In a Hollywood landscape dominated by IP-based projects that entertain (or merely amuse) by delivering on (or slightly subverting) an established formula time and time again, the modern music biopic sometimes feels like the cheapest drug around. These films are often little more than glorified exercises in brand management. In between crowd-pleasing musical numbers that double as deferential fan service, actors in period dress-up dole out estate-approved biographical information at a steady clip. Everything from the music selection to the production design is designed to milk viewers’ prefab nostalgia. At this point, there’s little difference between how the industry approaches a legendary artist’s song catalog and how it adapts a comic book.
Respect, the latest post-Bohemian Rhapsody biographical drama, proves no different by turning the story of Aretha Franklin, played by Jennifer Hudson, into an overstuffed highlight reel. Tracey Scott Wilson’s script reduces two decades of Franklin’s life, from her early years singing in her father’s church choir through the recording of Amazing Grace, to a series of historical boxes to systematically check off. We watch her graduate from the choir to Columbia Records, then we watch her struggle at the label and under her father’s cruel management, and then we watch her sign to Atlantic Records where she becomes the Queen of Soul. Throughout, the film takes our emotional investment in this journey for granted.
Along the way, Respect shamelessly traffics in numerous biopic clichés thoroughly skewered by Walk Hard. Famous figures introduce themselves by their full names. The cast delivers expository dialogue that awkwardly offers or reiterates historical context. Montages of thankless struggle and glorious success pass in a blur. There’s a third act “dark fucking period.” Respect so closely hews to the Dewey Cox template that a potentially dangerous “spot the trope” drinking game seems inevitable. Franklin’s real life was obviously rife with drama worthy of the big screen, but Wilson and TV-trained director Liesl Tommy take a comprehensive, arrhythmic approach that treats major life events like soapy episodes or grist for the pop-psych mill.
Naturally, Respect leans on its ensemble to enliven the material. Sometimes, they do. Hudson stumbles on some of her dialogue , but she generally nails the musical sequences by infusing her own personality into Franklin’s work, elevating her performance from an impression to an interpretation; she brings songs like “(You Make Me Feel Like) A Natural Woman” and “Amazing Grace” to life, and it’s easy to imagine these moments inspiring sing-a-longs. Forest Whitaker, on the other hand, finds only two modes for Franklin’s father: cautious kindness and blusterous anger. Among the supporting cast, Marlon Wayans shines as Franklin’s abusive husband Ted White, conveying a bottomless well of self-loathing and insecurity. Meanwhile, Marc Maron brings some spiky energy to the table by playing Jerry Wexler like he’s Franklin’s bristly cheerleader, and Mary J. Blige steals the film for one scene as Franklin’s early-career mentor Dinah Washington. All of actors in Respect palpably strive to invest their scenes with real emotion, which only makes the trite dialogue and clumsy conflicts they’re saddled with stick out even more.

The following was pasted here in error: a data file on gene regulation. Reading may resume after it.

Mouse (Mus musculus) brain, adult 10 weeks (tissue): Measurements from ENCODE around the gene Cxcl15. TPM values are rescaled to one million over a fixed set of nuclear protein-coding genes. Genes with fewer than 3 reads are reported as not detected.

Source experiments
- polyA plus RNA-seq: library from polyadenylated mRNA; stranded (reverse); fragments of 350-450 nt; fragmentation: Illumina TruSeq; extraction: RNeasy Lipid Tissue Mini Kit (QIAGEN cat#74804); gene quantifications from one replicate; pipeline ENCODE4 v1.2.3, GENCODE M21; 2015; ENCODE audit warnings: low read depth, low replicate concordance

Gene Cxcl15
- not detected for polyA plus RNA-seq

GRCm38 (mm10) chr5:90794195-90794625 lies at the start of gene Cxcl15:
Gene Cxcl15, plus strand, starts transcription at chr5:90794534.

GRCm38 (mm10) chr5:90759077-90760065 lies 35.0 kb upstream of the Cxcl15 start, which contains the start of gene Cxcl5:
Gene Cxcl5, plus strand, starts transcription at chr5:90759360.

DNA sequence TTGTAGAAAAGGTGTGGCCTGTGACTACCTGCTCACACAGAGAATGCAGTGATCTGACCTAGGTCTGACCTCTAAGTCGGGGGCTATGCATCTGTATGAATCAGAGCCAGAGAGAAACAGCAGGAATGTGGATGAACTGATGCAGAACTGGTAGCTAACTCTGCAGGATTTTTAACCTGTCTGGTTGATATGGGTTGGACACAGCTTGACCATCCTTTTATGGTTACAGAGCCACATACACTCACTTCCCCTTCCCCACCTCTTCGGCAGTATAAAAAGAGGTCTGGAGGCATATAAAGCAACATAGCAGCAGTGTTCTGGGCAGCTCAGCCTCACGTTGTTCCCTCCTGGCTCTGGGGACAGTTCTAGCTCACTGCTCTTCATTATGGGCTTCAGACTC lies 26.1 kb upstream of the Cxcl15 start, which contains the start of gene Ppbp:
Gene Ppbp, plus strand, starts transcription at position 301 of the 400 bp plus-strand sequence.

Part of the problem lies with Respect’s obsequious tone, with how the movie treats Franklin so regally that she feels more like an icon than a person. Wilson’s script weaves a potentially compelling thread by structuring Franklin’s story around the domineering men who govern her: Liberating herself first from her father and then her husband, she’s left to contend with the resultant trauma of her freedom. Yet, this concept largely dies on the vine because Franklin, as depicted, is less of a full-fledged character than a vehicle for her music. Attempts to fill out her personality by spotlighting her Civil Rights bona fides, such as her friendship with Martin Luther King Jr. and her avowed support for Angela Davis, are sketchy at best. Respect also renders Franklin so larger than life that the low points of her story never feel grounded in a dramatic reality. Her descent into alcoholism particularly feels superficial, communicated in the broadest possible terms before being quickly resolved. The film defines Franklin either by her voice or her pain, and such binaristic terms ultimately disservice and simplify a complex life.
Fans will probably eat all of this up, if only for the musical performances. But the movie’s best sequence points to an alternate path, maybe a better one. After Aretha signs with Atlantic, she’s famously whisked down to Rick Hall’s FAME Studios in Muscle Shoals, Alabama, where she lays down “I Never Loved a Man (The Way I Love You)” with a session band. Though a little uneven, the scene successfully captures the slow, bumpy process of artistic collaboration, in which good ideas are spontaneously introduced and trust organically develops between talented strangers. Contrast this with the cheesy scene in which Franklin is too-suddenly struck with the inspiration to compose the film’s title track. Or with a performance of “Think” that’s all but delivered to White after she no longer can stomach his violence, complete with close-up on Hudson’s face as she sings, “Freedom!” Or with the scene when a woman stops Franklin in a hotel lobby to tell her that how it feels like she’s singing directly to her. It’s a shame Respect would rather hit the notes than play the music.